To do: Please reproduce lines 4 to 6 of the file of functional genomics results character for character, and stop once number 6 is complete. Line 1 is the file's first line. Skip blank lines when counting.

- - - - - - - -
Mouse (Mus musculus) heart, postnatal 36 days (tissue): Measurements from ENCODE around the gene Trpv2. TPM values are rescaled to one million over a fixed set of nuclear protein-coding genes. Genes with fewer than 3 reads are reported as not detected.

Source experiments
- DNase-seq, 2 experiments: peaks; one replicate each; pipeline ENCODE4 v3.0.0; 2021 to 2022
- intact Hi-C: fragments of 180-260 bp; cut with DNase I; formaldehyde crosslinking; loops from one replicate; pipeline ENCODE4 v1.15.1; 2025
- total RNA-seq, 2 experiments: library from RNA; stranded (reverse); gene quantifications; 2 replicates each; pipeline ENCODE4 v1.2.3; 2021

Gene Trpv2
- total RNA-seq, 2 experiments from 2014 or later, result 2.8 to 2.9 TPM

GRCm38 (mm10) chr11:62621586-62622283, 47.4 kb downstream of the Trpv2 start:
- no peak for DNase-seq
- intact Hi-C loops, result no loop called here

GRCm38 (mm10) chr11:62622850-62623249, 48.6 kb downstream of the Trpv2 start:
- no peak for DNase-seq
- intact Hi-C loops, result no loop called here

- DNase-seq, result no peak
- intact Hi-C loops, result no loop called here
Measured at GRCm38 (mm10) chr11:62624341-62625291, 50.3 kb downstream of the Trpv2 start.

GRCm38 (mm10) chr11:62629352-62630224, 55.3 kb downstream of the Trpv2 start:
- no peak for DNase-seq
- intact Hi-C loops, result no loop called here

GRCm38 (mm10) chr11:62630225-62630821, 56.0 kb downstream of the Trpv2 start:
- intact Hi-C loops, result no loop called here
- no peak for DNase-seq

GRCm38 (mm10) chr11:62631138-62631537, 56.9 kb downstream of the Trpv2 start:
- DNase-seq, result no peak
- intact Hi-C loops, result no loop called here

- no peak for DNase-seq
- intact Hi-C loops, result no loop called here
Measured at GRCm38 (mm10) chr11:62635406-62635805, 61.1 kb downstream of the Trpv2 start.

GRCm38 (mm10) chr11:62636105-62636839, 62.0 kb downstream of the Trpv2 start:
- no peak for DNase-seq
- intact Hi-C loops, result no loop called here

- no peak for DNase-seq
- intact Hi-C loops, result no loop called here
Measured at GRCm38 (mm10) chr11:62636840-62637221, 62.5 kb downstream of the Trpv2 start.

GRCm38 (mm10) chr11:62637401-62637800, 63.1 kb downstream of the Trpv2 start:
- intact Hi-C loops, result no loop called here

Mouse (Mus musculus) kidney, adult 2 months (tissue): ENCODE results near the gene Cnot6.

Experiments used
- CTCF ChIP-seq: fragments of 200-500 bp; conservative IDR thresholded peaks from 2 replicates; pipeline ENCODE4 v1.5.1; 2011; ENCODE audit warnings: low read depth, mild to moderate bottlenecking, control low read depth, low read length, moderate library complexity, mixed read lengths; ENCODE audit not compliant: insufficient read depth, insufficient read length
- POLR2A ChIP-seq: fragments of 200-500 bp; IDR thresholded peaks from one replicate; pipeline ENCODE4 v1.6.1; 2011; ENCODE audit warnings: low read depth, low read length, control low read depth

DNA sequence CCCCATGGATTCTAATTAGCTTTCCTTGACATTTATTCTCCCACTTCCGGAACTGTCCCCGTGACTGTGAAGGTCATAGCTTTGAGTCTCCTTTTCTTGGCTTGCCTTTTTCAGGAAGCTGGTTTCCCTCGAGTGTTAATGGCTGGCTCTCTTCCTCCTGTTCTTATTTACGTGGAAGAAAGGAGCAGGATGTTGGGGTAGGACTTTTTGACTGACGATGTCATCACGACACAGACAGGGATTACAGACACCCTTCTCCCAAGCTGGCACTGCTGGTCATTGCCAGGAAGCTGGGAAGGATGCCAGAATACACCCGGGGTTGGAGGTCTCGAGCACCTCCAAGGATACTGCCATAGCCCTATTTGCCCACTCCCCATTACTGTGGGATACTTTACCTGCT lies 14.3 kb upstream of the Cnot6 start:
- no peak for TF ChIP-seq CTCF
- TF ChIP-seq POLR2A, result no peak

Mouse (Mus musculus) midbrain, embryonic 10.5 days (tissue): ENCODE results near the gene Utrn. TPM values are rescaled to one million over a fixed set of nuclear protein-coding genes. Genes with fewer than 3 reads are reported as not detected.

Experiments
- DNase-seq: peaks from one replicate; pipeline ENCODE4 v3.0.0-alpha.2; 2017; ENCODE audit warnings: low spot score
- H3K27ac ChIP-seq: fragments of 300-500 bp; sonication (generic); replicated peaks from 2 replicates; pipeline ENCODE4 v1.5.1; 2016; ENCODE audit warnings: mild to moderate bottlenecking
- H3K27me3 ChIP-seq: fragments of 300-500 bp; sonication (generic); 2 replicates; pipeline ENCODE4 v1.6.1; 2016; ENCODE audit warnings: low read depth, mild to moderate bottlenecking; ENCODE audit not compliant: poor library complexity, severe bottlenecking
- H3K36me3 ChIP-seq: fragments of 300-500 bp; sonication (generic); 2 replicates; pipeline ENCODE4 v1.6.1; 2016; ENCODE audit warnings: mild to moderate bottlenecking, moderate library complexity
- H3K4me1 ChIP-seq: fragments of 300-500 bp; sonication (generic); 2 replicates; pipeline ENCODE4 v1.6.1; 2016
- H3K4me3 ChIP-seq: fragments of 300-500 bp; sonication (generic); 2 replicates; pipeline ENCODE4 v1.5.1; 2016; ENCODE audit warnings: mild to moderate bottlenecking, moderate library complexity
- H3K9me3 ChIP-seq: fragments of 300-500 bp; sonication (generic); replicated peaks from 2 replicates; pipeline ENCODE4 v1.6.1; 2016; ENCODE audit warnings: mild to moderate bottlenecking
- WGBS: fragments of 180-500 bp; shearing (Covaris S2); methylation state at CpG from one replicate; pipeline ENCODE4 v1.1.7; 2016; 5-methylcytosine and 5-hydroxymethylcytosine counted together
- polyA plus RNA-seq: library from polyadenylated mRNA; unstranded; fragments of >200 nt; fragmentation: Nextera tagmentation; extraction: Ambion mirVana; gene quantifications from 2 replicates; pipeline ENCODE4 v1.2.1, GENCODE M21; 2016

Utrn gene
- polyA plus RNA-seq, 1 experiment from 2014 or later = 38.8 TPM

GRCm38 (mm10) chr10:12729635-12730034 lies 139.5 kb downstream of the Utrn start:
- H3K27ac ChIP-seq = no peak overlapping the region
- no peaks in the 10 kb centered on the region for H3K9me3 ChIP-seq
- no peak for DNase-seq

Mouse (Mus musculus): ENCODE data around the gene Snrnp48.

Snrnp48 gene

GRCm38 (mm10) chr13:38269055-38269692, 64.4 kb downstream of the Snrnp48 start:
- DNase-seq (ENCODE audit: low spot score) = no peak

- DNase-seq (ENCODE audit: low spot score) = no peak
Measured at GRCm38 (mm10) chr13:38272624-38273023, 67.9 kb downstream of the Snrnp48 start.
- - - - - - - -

- intact Hi-C: fragments of 180-260 bp; cut with DNase I; formaldehyde crosslinking; loops from one replicate; pipeline ENCODE4 v1.15.1; 2025
- total RNA-seq, 2 experiments: library from RNA; stranded (reverse); gene quantifications; 2 replicates each; pipeline ENCODE4 v1.2.3; 2021

Gene Trpv2